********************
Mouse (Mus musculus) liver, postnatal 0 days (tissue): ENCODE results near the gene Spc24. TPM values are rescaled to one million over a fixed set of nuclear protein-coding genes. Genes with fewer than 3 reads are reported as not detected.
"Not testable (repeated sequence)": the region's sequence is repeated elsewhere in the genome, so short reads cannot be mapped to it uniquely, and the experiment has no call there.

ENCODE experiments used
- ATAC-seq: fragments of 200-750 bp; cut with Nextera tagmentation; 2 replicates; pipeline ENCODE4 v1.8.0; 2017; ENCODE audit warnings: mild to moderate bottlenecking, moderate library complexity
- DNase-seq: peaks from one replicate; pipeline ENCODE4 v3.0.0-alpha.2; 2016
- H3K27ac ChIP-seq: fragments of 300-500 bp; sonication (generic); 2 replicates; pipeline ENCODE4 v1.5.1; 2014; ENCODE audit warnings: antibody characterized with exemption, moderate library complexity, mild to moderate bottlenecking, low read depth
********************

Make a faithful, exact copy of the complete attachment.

Mouse (Mus musculus) liver, postnatal 0 days (tissue): ENCODE results near the gene Spc24. TPM values are rescaled to one million over a fixed set of nuclear protein-coding genes. Genes with fewer than 3 reads are reported as not detected.
"Not testable (repeated sequence)": the region's sequence is repeated elsewhere in the genome, so short reads cannot be mapped to it uniquely, and the experiment has no call there.

ENCODE experiments used
- ATAC-seq: fragments of 200-750 bp; cut with Nextera tagmentation; 2 replicates; pipeline ENCODE4 v1.8.0; 2017; ENCODE audit warnings: mild to moderate bottlenecking, moderate library complexity
- DNase-seq: peaks from one replicate; pipeline ENCODE4 v3.0.0-alpha.2; 2016
- H3K27ac ChIP-seq: fragments of 300-500 bp; sonication (generic); 2 replicates; pipeline ENCODE4 v1.5.1; 2014; ENCODE audit warnings: antibody characterized with exemption, moderate library complexity, mild to moderate bottlenecking, low read depth